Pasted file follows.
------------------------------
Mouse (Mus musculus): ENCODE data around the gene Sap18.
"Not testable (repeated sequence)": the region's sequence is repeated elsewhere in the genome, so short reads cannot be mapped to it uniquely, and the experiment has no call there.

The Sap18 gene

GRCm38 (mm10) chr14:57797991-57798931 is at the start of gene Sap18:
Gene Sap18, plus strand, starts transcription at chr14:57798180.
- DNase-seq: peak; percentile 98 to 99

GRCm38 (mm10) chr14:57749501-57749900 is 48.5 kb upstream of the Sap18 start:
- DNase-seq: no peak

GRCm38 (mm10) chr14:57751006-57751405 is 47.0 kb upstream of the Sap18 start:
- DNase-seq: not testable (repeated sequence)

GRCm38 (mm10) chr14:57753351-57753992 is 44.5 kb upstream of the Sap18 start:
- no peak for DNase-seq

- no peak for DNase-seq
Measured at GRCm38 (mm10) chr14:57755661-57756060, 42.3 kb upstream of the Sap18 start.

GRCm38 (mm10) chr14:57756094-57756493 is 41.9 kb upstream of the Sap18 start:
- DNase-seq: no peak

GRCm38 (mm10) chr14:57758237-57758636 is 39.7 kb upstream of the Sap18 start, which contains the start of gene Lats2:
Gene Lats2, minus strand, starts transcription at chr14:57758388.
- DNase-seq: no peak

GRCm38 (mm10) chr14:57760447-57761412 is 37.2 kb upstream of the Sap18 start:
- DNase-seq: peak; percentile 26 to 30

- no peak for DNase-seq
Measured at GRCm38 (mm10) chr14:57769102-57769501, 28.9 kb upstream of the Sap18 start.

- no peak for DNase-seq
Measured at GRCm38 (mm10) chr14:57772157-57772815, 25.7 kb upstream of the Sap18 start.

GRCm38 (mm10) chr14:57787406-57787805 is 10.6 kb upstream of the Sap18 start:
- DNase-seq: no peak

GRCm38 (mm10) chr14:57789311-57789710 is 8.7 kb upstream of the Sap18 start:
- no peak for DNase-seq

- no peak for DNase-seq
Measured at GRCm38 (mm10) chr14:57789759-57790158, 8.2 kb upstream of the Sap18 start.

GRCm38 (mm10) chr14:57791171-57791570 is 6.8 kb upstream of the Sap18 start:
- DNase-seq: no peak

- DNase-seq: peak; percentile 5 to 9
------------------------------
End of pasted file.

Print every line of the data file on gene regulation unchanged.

Mouse (Mus musculus): ENCODE data around the gene Sap18.
"Not testable (repeated sequence)": the region's sequence is repeated elsewhere in the genome, so short reads cannot be mapped to it uniquely, and the experiment has no call there.

The Sap18 gene

GRCm38 (mm10) chr14:57797991-57798931 is at the start of gene Sap18:
Gene Sap18, plus strand, starts transcription at chr14:57798180.
- DNase-seq: peak; percentile 98 to 99

GRCm38 (mm10) chr14:57749501-57749900 is 48.5 kb upstream of the Sap18 start:
- DNase-seq: no peak

GRCm38 (mm10) chr14:57751006-57751405 is 47.0 kb upstream of the Sap18 start:
- DNase-seq: not testable (repeated sequence)

GRCm38 (mm10) chr14:57753351-57753992 is 44.5 kb upstream of the Sap18 start:
- no peak for DNase-seq

- no peak for DNase-seq
Measured at GRCm38 (mm10) chr14:57755661-57756060, 42.3 kb upstream of the Sap18 start.

GRCm38 (mm10) chr14:57756094-57756493 is 41.9 kb upstream of the Sap18 start:
- DNase-seq: no peak

GRCm38 (mm10) chr14:57758237-57758636 is 39.7 kb upstream of the Sap18 start, which contains the start of gene Lats2:
Gene Lats2, minus strand, starts transcription at chr14:57758388.
- DNase-seq: no peak

GRCm38 (mm10) chr14:57760447-57761412 is 37.2 kb upstream of the Sap18 start:
- DNase-seq: peak; percentile 26 to 30

- no peak for DNase-seq
Measured at GRCm38 (mm10) chr14:57769102-57769501, 28.9 kb upstream of the Sap18 start.

- no peak for DNase-seq
Measured at GRCm38 (mm10) chr14:57772157-57772815, 25.7 kb upstream of the Sap18 start.

GRCm38 (mm10) chr14:57787406-57787805 is 10.6 kb upstream of the Sap18 start:
- DNase-seq: no peak

GRCm38 (mm10) chr14:57789311-57789710 is 8.7 kb upstream of the Sap18 start:
- no peak for DNase-seq

- no peak for DNase-seq
Measured at GRCm38 (mm10) chr14:57789759-57790158, 8.2 kb upstream of the Sap18 start.

GRCm38 (mm10) chr14:57791171-57791570 is 6.8 kb upstream of the Sap18 start:
- DNase-seq: no peak

- DNase-seq: peak; percentile 5 to 9